Here are job listings, FWIW, including a boilerplate company message.
https://boards.greenhouse.io/stealthspacecompany

Quote
We are a small, highly entrepreneurial team of rocket engineers with deep technical expertise who love to build things and relish the idea of a grand challenge.

We believe that space is the ultimate high ground, and we are on a mission to provide routine access to earth orbit for the entrepreneurs and enterprises that are launching a new generation of services powered by small satellites that will connect, observe, and influence our planet.  Building on over a decade of technology development in rocket propulsion, structures, and avionics funded by NASA and DARPA, we are applying a fast-paced, hardware-focused, agile approach to space launch.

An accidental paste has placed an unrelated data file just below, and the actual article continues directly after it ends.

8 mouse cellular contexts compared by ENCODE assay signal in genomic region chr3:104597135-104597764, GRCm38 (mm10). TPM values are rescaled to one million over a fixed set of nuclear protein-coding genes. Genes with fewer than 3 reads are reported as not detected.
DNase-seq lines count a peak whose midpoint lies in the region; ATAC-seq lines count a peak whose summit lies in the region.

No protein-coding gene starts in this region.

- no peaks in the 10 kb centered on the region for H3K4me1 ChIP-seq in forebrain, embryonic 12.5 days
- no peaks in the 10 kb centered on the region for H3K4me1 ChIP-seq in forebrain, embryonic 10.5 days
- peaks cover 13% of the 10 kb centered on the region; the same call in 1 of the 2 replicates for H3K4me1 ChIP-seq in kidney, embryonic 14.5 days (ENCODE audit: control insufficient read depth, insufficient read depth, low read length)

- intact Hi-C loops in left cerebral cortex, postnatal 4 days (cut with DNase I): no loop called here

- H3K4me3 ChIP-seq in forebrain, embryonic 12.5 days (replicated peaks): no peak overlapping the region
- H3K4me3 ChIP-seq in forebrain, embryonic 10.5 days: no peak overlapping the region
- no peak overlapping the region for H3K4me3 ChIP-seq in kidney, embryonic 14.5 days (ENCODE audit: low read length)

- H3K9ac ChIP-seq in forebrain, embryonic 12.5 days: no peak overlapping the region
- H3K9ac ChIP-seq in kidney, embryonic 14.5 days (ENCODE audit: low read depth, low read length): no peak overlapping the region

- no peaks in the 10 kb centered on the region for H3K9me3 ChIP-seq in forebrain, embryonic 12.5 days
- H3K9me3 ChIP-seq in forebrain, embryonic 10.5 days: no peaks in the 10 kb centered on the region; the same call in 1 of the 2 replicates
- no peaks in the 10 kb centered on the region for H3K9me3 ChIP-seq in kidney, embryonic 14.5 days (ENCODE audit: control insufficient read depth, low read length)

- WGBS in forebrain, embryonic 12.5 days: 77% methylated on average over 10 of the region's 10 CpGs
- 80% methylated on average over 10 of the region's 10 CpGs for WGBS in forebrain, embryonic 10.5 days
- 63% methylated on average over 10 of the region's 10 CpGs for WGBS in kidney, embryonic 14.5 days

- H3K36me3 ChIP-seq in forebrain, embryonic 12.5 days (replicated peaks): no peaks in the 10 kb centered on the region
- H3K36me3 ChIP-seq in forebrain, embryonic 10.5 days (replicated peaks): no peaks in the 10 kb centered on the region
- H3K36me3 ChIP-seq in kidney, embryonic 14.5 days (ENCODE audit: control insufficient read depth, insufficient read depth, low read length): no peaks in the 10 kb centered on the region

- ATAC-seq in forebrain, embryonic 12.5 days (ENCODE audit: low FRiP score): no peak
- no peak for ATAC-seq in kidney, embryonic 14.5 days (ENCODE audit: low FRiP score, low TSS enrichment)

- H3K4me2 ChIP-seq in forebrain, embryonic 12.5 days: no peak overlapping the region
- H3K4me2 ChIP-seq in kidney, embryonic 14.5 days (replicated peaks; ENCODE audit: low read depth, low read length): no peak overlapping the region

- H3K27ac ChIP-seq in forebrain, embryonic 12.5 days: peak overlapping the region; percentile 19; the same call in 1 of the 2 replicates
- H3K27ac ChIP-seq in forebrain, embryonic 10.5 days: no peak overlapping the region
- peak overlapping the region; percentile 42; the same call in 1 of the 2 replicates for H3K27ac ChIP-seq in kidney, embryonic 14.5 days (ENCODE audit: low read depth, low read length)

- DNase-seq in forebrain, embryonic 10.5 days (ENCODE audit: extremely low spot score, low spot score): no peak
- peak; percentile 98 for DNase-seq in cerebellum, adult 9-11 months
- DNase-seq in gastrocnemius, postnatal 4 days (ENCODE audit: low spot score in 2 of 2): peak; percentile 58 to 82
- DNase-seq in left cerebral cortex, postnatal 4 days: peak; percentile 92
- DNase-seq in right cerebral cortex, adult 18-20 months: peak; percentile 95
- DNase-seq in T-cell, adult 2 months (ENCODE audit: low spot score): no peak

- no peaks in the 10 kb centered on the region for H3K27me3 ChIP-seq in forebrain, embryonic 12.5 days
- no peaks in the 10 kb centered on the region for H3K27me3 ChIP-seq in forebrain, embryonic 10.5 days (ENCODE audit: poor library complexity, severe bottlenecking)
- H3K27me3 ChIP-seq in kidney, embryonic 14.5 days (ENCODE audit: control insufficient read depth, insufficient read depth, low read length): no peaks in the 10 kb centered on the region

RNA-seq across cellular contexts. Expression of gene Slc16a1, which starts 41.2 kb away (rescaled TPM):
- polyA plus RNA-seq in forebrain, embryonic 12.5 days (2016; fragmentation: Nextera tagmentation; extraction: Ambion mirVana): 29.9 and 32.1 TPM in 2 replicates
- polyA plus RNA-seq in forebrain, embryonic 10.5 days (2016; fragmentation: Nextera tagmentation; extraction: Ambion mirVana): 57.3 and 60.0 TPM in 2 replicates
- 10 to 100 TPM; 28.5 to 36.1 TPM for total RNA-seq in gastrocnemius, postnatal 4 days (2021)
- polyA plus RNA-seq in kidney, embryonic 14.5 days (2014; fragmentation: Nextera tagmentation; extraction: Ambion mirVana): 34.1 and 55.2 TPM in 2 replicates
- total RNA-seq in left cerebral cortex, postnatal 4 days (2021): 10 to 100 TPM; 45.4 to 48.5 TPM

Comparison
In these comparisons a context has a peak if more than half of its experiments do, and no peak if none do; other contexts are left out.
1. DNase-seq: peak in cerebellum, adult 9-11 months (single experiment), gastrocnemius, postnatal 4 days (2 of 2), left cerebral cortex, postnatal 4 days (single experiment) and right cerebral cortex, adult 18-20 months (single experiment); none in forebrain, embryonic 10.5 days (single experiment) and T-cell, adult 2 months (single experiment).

Are you an engineer, hacker, maker, physicist who has always dreamed of building rockets? Come help us build the hardware and launch the services that will open the frontier of space to the next generation of entrepreneurs.

Quote
Have 2-10 years of industry experience with pressurized systems, with an understanding of factors of safety and operational safety at 6000+ psi
Damn, that's like 400+ atm...
« Last Edit: 02/18/2018 06:21 am by vaporcobra »

Offline IRobot

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Re: Astra - new launcher?
« Reply #19 on: 02/18/2018 10:14 am »
Unfortunately 3D printing surface finishes are still an issue, and doing 5 axis milling to do finishing work at small scale is still a pain.
Seems simple enough for high performance cars and regular airplanes.